Fig 2 - uploaded by Tamás Terlaky

Content may be subject to copyright.

Source publication

In bi-parametric linear optimization (LO), perturbation occurs in both the right-hand-side and the objective function data
with different parameters. In this paper, the bi-parametric LO problem is considered and we are interested in identifying
the regions where the optimal partitions are invariant. These regions are referred to as invariancy regio...

## Contexts in source publication

**Context 1**

... π( , λ) = (B(( , λ), N (( , λ)) and π( u , λ) = (B(( u , λ), N (( u , λ)) be optimal partitions at vertical transition lines = and = u , respectively. Using Corollary IV.63 in (Roos et al. 2005), we conclude that B(( , λ) ⊆ B and B(( u , λ) ⊆ B. The proof is complete because, λ is an arbitrary parameter value in (λ , λ u ). ...

**Context 2**

... lines denote the transition (half-)line segments. The actual invariancy region is the transition line segment {((, 0)| − 2.5 < < < 1.5}. Optimal partitions on all invariancy regions, including transition (half-)line segments and non- trivial invariancy regions, are presented in Table 1. The optimal value function of this problem is depicted in Fig. 2. It clearly shows that this function in neither a convex nor a concave ...

**Context 3**

... that for a fixed parameter value (in this case, = −2.5 and = 1.5), the bi-parametric LO problem P(b, c, ,, λ) reduces to a uni-parametric LO problem with perturbation in only the OFD. This result is in agreement with Lemma 2.11. 4. The continuity of the optimal value function at transition lines is visible from the Table 1 as well as from Fig. 2. Moreover, it is seen that the optimal value function is not differentiable on transition ...

## Similar publications

Uncertainties exist in both physics-based and data-driven models. Variance-based sensitivity analysis characterizes how the variance of a model output is propagated from the model inputs. The Sobol index is one of the most widely used sensitivity indices for models with independent inputs. For models with dependent inputs, different approaches have...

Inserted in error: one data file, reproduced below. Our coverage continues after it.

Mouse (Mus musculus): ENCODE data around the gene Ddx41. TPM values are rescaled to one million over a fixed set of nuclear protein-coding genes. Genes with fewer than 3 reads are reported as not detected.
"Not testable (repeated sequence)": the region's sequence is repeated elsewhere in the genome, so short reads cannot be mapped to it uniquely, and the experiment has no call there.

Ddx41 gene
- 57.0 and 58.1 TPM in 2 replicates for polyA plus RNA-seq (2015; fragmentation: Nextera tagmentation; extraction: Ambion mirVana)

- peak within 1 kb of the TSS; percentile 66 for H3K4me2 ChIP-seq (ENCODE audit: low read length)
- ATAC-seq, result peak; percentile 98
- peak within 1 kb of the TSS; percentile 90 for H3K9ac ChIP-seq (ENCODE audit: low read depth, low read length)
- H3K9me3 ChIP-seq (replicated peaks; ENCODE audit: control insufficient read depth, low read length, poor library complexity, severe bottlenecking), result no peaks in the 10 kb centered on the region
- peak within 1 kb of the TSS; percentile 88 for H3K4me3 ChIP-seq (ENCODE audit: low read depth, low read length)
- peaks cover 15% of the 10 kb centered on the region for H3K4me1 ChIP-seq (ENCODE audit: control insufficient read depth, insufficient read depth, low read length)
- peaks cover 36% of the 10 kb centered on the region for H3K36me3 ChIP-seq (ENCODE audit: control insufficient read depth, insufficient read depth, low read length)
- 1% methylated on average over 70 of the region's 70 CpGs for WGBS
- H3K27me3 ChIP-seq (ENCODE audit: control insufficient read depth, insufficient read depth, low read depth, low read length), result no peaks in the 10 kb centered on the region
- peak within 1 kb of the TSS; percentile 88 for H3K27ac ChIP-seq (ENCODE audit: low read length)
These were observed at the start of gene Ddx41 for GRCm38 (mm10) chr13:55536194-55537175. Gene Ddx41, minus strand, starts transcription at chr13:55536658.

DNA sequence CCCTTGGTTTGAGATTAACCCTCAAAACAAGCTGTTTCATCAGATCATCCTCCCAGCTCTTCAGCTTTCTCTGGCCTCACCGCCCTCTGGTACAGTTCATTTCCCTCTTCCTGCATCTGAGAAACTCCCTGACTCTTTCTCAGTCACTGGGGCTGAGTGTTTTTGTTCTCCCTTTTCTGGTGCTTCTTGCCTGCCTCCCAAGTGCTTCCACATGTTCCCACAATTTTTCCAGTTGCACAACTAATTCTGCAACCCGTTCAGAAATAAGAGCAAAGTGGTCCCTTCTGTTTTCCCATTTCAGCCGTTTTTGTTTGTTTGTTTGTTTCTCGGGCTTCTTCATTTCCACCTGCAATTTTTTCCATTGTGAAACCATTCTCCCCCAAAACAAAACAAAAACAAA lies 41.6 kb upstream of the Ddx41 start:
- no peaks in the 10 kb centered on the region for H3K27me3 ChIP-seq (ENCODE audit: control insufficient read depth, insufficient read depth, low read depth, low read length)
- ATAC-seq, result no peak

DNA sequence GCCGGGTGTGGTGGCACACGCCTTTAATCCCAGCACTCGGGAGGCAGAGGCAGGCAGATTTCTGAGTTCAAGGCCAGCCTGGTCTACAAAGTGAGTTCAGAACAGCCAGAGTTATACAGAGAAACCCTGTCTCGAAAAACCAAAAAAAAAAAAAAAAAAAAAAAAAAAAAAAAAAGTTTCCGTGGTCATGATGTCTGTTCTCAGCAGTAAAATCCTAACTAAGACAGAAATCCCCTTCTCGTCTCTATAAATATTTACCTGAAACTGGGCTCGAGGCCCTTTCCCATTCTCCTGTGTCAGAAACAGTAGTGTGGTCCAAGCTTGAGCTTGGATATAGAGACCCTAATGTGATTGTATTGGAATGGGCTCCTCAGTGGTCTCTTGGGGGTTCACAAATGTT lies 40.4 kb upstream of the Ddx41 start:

## Citations

... Although the general question has so far been elusive, many results have been obtained in answer of the question for some special cases. For example, a linearity set is known to be convex for polyhedra [30], and a nonlinearity set is open for spectrahedra [66]; a polyhedron has only linearity subsets, and a specthedron usually has a nonlinearity subset (see Corollary 4.18 and the corresponding remarks). Such two types of invariancy sets were first distinguished by Mohammad-Nezhad and Terlaky [48] in the context of SDPs, although the first type has been studied extensively in LPs (Refs. ...

... 10.[66, Corollary 5.4] If V is a linearity set of Θ P , then V is convex, and for all v ∈ cl(V) and u ∈ Ψ(V), one has v ∈ Φ(u).For LPs, Ghaffari Hadigheh et al.[30] presented a similar result for the biparametric optimal partition. ...

In this paper we investigate the optimal partition approach for multiparametric conic linear optimization (mpCLO) problems in which the objective function depends linearly on vectors. We first establish more useful properties of the set-valued mappings early given by us (arXiv:2006.08104) for mpCLOs, including continuity, monotonicity and semialgebraic property. These properties characterize the notions of so-called linearity and nonlinearity subsets of a feasible set, which serve as stability regions of the partition of a conic (linear inequality) representable set. We then use the arguments from algebraic geometry to show that a semialgebraic conic representable set can be decomposed into a union of finite linearity and/or nonlinearity subsets. As an application, we investigate the boundary structure of the feasible set of generic semialgebraic mpCLOs and obtain several nice structural results in this direction, especially for the spectrahedon.

... The case when these two parameters vary independently has been investigated in [5]. The authors proved that invariancy regions are rectangles (in special cases, lines and points), making a mesh-like convex area that might be unbounded. ...

... Optimal partition invariancy analysis of an LO with different parameters on the right-hand side and the objective function was studied in [5]. It was shown that the region is a Cartesian product of two intervals for each uni-parametric problem. ...

... Proof. The proof is similar to the proof of Theorem 2.6 of [5]. One only needs to replace A with A+ε A in the argument. ...